5 Must-Do’s When Visiting Germany

Very excited to bring you a guest blog post from Jessica of Room for Gelato. She is a fellow Marquette Alum, living the expat life in Germany with her husband and adorable, pooch. We’ve teamed up to offer our readers 5 Must Do’s when visiting our new found homes, read on to see what you won’t want to miss during your next German adventure! 

Hi, Tea for Dinosaur readers! First of all, thanks to Victoria for letting me guest post today. I’m Jessica and I am another expat (and another Marquette University graduate!) living in Germany and blogging over at Room for Gelato. I love following along with Victoria and her family’s adventures in Japan.

I thought I would give everyone here a taste of what it means to be German. Germany really is a great country with so much history, delicious beer, great music and amazing castles. If you ever visit Germany, here are 5 things you must-do!

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  1. Go to a beer garden. 

I mean, this is obvious, but a pint of beer is the first thing you should do if you are of legal drinking age, which is 16 in Germany. It’s 18 for hard alcohol, though. There are beer halls and beer gardens everywhere, so you will be able to find one close by without any problem. If you’re visiting Munich, a trip to the world famous Haufbrauhaus is a must. And Pratner in Berlin was recently voted the top ranked beer garden.

The most popular beers (or bier in German) are hefeweizen, which is your standard, wheat German beer, Radler, the German version of a Summer Shandy, pale beers and dark beers. Pale and dark beers come in steins, like the stereotypical beers you think of when you think of Oktoberfest, and wheat beers come in long, skinny glasses. Fun fact about the wheat beer glasses, Germans cheers with the bottom of the glass and not the top.

And when you do say cheers, you must look everyone in the eyes and say, “Prost!”

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2. Visit a castle. 

Did you know there are about 20,000 castles in Germany? They are all over the country, so no matter where you visit, you can see at least one. The most popular castle is without a doubt the Neuschwanstein Castle. It is about an hour drive from Munich and worth a trip. The castle actually served as the inspiration of the Sleeping Beauty castle, fun fact. It was built in the 1800s as a retreat for King Ludwig II of Bavaria and the best views come from foot bridge towards the back of the castle.

Another great castle is in the city of Heidelberg, which is outside of Frankfurt. The castle has a very interesting story because it has been reconstructed many times since it was built in the 13th century, so it has many different architecture types. You can take the oldest tram in Germany to the top of the mountain, too, and get some fantastic views of the city. If you’re a wine drinker, you can also check out the world’s largest wine barrel that happens to be in the Heidelberg Castle.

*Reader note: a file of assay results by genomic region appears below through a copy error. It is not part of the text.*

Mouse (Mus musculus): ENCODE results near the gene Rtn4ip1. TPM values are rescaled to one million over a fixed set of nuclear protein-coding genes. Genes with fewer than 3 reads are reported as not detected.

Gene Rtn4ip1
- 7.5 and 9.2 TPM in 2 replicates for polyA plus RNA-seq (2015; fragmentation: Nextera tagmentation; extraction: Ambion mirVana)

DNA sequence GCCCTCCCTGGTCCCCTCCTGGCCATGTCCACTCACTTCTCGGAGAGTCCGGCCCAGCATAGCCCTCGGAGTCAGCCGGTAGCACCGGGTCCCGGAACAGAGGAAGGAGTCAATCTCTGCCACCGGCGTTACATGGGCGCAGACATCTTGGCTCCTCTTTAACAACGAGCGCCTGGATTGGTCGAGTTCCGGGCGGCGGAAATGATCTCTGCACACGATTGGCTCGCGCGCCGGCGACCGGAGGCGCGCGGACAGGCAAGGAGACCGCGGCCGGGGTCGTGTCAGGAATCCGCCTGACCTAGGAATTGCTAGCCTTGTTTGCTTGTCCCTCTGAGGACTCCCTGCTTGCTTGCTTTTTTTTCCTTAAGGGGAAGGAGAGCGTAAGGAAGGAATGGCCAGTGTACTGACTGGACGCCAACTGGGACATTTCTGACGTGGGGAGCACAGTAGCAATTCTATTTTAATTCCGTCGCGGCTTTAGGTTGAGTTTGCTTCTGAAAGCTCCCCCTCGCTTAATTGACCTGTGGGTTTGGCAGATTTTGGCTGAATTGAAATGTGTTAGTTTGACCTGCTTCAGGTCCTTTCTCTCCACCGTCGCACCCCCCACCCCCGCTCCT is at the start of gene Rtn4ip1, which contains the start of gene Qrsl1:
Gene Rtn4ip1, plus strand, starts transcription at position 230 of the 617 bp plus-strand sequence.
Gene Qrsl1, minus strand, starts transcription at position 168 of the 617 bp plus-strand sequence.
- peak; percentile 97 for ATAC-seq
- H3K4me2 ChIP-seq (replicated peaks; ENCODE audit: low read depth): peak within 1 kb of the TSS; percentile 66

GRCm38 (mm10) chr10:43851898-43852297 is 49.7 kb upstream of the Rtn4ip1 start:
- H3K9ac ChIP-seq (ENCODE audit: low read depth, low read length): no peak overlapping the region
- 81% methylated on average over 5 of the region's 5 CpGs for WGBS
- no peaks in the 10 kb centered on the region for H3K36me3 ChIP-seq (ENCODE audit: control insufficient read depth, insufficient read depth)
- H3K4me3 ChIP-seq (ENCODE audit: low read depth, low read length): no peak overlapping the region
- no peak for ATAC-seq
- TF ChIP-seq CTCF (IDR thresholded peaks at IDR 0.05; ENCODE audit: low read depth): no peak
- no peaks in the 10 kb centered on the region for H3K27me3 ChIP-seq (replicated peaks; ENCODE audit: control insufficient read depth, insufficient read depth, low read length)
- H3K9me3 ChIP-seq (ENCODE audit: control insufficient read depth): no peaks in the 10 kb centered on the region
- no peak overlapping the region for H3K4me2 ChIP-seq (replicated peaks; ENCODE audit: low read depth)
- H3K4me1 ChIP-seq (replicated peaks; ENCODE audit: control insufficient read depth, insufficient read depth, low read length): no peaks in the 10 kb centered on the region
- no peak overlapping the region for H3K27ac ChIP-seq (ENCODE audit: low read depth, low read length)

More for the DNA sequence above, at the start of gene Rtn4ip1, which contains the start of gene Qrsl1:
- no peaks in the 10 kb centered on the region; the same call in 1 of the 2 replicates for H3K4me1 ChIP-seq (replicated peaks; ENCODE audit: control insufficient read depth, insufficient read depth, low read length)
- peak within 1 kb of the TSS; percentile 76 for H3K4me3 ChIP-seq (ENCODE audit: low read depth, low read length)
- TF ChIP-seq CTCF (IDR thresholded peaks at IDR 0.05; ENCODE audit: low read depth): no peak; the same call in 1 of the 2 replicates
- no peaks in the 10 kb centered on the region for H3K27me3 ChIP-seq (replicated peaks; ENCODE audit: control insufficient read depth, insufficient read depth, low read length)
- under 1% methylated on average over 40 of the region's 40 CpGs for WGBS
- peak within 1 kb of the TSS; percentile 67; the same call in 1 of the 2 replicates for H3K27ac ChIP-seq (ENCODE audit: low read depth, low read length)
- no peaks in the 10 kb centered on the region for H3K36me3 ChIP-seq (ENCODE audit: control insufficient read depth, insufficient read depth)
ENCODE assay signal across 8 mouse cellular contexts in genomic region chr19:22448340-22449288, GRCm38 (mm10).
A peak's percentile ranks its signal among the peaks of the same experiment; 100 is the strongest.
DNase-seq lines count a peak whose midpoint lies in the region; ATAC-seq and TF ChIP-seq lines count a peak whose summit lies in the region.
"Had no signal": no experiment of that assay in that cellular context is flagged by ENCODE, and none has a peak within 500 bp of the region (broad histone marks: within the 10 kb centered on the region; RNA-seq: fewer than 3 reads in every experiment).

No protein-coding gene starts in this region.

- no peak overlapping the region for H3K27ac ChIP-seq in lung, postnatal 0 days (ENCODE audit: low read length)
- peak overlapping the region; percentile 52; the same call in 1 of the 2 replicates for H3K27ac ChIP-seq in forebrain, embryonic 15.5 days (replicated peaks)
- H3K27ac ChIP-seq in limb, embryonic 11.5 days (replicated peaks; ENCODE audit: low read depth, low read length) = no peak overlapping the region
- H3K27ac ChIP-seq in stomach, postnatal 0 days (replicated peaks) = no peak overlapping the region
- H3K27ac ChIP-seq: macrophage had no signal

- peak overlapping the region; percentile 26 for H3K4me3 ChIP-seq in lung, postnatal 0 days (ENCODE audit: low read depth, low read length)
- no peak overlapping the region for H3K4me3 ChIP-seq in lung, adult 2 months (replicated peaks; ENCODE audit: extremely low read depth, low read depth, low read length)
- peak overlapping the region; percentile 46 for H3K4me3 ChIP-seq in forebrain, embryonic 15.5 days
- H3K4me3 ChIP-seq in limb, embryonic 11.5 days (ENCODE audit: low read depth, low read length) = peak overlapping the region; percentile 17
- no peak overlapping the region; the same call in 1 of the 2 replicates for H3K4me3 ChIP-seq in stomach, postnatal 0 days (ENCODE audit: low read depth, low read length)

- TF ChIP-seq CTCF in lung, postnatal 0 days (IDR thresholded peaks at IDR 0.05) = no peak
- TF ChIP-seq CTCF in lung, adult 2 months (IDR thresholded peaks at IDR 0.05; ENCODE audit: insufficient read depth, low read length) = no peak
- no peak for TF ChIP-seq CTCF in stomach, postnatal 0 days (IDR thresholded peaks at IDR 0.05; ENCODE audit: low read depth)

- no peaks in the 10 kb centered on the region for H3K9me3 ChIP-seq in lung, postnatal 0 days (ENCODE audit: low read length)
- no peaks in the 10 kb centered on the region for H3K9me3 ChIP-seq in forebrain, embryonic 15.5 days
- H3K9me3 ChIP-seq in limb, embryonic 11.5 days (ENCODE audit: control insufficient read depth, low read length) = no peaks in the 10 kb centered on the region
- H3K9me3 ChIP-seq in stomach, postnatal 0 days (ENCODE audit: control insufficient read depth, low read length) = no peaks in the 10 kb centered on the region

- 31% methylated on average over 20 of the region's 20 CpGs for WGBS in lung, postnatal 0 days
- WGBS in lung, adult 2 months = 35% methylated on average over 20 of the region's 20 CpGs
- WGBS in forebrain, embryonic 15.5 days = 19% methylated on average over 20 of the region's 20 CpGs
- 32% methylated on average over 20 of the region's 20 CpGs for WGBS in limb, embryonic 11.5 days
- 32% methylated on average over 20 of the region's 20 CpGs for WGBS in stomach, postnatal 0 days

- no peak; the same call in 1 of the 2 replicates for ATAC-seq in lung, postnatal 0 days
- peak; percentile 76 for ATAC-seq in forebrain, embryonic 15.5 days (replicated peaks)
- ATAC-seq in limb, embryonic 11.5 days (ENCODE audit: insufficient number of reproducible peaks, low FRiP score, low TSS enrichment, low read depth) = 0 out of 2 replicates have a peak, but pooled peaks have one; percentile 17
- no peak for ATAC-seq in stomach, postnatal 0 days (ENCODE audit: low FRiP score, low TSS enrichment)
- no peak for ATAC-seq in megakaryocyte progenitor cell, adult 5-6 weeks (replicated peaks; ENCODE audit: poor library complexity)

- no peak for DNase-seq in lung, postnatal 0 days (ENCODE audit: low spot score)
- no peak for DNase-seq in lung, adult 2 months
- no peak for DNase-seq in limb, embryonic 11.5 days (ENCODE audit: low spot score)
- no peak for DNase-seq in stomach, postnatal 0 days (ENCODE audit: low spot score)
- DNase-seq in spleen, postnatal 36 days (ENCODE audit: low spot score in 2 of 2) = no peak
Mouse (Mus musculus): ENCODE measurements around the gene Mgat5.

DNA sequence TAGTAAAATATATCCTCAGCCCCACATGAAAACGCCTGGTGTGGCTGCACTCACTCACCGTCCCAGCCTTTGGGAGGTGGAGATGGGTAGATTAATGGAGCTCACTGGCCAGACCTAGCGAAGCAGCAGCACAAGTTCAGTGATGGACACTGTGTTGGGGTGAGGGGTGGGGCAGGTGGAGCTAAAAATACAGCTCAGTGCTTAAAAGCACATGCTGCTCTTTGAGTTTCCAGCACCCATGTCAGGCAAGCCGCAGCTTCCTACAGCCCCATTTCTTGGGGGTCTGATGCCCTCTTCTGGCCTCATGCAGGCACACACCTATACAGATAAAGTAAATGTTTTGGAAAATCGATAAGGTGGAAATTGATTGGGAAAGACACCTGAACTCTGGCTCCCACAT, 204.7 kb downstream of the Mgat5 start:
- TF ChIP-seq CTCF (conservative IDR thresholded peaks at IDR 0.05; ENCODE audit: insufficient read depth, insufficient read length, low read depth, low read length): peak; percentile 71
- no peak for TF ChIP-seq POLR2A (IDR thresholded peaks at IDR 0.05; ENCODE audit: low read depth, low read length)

A complete list of castles can be found here.

3. Enjoy some German food.

Now German food isn’t the first thing that comes to mind when thinking about Germany, but many dishes are quite delicious. Plus, the food is the best part of visiting any country and getting a real taste of the culture.

Germans love schnitzel, pretzels, bratwursts, Flaumkuchen, spätzle and Maultaschen. Schnitzel with fries is a standard beer hall food and you’ll be hard pressed to eat a bad one. It’s just breaded and fried pork and then you cover in lemon juice. A classic. Pretzels and brats are obvious and delicious, and, yes, they taste better in Germany than in the States. Flaumkuchen is the German version of pizza that comes different ways but the traditional way is with fresh cheese, onions and bacon. The bread is very thin and makes for a nice lunch option. Spätzle is a German egg noodle and doesn’t have too much taste. Käse spätzle is a personal favorite because it comes with cheese and tastes a lot like fettuccini alfredo. Lastly, maultaschen is more of a southern German food and comes with meat or just with spinach and other veggies. Legend has it that monks would still eat the meat version during Lent because the meat was hidden from God because of the ravioli shape. The nickname for the dish even means, “tiny, God-cheaters.”

4. Soak up the history.

Like everywhere in Europe, Germany is full of history. There are museums in every part of the country, from the German History Museum in Berlin to the Mercedes-Benz Museum in Stuttgart. No matter where you look you will find areas that are old and new. Where I live in Stuttgart, for example, is a relatively new city building wise because it was rebuilt in the 1960’s after it was bombed in World War II.

Depending on what you want to do during your visit, you can find some way to learn something new about German and world history. TripAdvisor has a great list of all the museums in Germany.

5. Get outside.

Germany has so many things to do outdoors, from amusement parks to the Alps to the Black Forest for hiking to enjoying the water in Hamburg. Germans love to spend time outside and if it is a nice day, you will find everyone in a park, drinking a liter of beer al fresco or taking a long walk along the many paths available.

The weather in the winter is so drab that when the weather is nice, no one wants to be inside. So get out! Walk around, enjoy the sights and take in all that Germany has to offer!


I hope this helps give some insight into what it’s like to visit Germany and that it’s not just beer. But, that is a big part of life here! To follow along with day-to-day life as an expat living in Germany, subscribe for updates over at www.roomforgelato.com.

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